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FIGURE 3. Observations of pure copper weld splatter without (a) and with (b) beam oscillation, as well as optimized oscillation showing no splatter (c). (d-f) shows the same series of application of oscillation to aluminum, reducing splatter. (Credit: Fraunhofer IWS Dresden and SCANLAB)

Using both the high speed of the scanner and the high brightness of the laser source, we have also demonstrated the ability to weld copper and copper alloys at speeds up to 42m/min with good weld quality and penetration (FIGURE 4).

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FIGURE 4. A copper optical fiber (99.95% copper) weld seam created at speeds up to 42m/min.

Processing carbon fiber-reinforced plastics

Another application where the high brightness of the fiber laser combined with high-speed scanning provides clear process benefits is the cutting, 3D shaping, and drilling of carbon fiber-reinforced plastics (CFRPs). CFRP composites—also called carbon-fiber laminates—are the next-generation materials for making cars lighter, more fuel-efficient, and safer. Carbon laminate is extremely strong and stiff because of its woven layers of nearly pure carbon fibers bonded together by a hardened plastic, such as epoxy resin.

The mobility industries, especially the aerospace and automotive industries, have a requirement to reduce weight to contribute significantly to energy and CO2 savings. For mass markets (e.g., automotive), fast and cost-effective manufacturing processes are required, including for CFRP forming, joining, and trimming operations. Mechanical cutting techniques for long fiber composites result in wear on the machine tools, requiring that they be changed frequently to maintain the tolerances on the components and consequently adding to the cycle time and component cost. In addition, mechanical processing usually requires water to cool the parts and to carry away the debris and reduce dust. The effect of the water on the parts often has to be mitigated by drying of the parts after cutting, which adds significant time to the manufacturing process. An additional challenge of water-jet cutting is the requirement of a complex water circuit. Laser machining of CFRP provides a processing method that is wear-, force-, and water-free as well as fast and automated, thereby addressing all of the drawbacks of mechanical tools for cutting and trimming CFRP.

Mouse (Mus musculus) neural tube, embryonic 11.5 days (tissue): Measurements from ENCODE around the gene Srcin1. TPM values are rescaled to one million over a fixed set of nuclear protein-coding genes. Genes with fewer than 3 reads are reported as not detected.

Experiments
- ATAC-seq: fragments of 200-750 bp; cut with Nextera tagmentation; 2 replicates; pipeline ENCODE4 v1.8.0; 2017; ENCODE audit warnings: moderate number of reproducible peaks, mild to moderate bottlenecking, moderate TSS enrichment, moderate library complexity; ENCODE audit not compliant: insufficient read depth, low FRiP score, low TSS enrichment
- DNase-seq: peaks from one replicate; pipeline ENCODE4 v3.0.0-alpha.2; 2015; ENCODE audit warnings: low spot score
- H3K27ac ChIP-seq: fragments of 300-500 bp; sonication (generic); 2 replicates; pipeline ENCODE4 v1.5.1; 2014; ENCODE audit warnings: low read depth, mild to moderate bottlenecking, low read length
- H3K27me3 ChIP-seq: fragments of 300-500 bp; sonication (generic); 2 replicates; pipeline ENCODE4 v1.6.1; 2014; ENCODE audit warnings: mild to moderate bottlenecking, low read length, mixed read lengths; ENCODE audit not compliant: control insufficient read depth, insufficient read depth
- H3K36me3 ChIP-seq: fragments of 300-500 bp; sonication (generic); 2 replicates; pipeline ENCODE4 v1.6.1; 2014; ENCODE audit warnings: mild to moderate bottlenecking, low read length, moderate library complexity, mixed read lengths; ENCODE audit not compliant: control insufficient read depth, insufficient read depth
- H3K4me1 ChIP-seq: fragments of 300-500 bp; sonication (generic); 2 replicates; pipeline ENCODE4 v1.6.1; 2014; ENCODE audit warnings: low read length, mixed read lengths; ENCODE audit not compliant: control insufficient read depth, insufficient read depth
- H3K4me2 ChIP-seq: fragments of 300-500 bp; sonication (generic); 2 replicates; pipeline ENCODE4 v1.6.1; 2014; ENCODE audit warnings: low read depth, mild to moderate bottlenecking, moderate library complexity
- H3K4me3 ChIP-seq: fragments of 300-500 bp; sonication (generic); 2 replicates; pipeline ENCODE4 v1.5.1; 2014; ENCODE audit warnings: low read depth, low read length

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FIGURE 5. UD CFRP cutting edge quality showing very low heat-affected zone (a), a woven CFRP ablation and cutting example (b), and a higher magnification of the steps of an ablated woven CFRP sample (c).

A variety of examples that demonstrate the use of a high-brightness continuous-wave (CW) fiber laser to achieve high-speed material processing of CFRP are shown in FIGURE 5. The first sample shows depth ablation of unidirectional (UD)-type CFRP, with the buried fibers running 45° to the ablation direction. In this case, the layer removed is 170μm deep over a 30 × 30mm square area using a 3kW nLIGHT fiber laser at 15m/s scan speed. It can be seen that the edges of the ablated area are sharp and that the surface finish is not compromised by heating effects. With this 2mm-thick sample, the temperature at the back surface during ablation was maintained below 110°C, even when ablating as much as 1.1mm of the bulk material. This result was achieved through the combination of the small spot size of the laser source and the high-speed positioning and pattern generation achieved with the remote laser scanning system. When cutting similar UD CFRP, one can also obtain excellent edge quality with little heat-affected zone and no residual fibers (FIGURE 5b) at speeds up to 6m/s. The same results can be obtained on CFRP fabrics (FIGURE 5c) for both cutting and ablation. In this case, the bulk material was ablated in steps. The edges of these steps are also clean and do not show heating effects from the process.

Conclusion

Next-generation fiber lasers are revolutionizing kilowatt materials processing. Owing to its unique architecture, nLIGHT alta provides the industry's highest-brightness multi-kilowatt laser source. This performance, combined with high-speed scanning systems, enables process speeds and applications that were not previously attainable. Immunity to back-reflected laser light allows uninterrupted processing of highly reflective materials, ensuring a clean and consistent weld. Combining the high-brightness laser source with a scanning system for cutting and ablation of CFRP materials shows a future for high-speed, high-quality processing with minimal heat effects.

ACKNOWLEDGEMENTS

nLIGHT alta is a trademark of nLIGHT.

The authors thank Fraunhofer IWS (Dresden, Germany), SCANLAB AG, Blackbird Robotersysteme GmbH, and Laser Zentrum Hannover e.V.

REFERENCE

1. D. A.V. Kliner, "nLIGHT alta: A versatile, next-generation fiber laser platform for kW materials processing," the 84th Laser Materials Processing Conference (Jan. 19-20, 2016).


LYNN SHEEHAN(lynn.sheehan@nlight.net),DAHV A.V. KLINER, andMICHAEL ATCHLEYare all with nLIGHT Corporation, Vancouver, WA; www.nlight.net.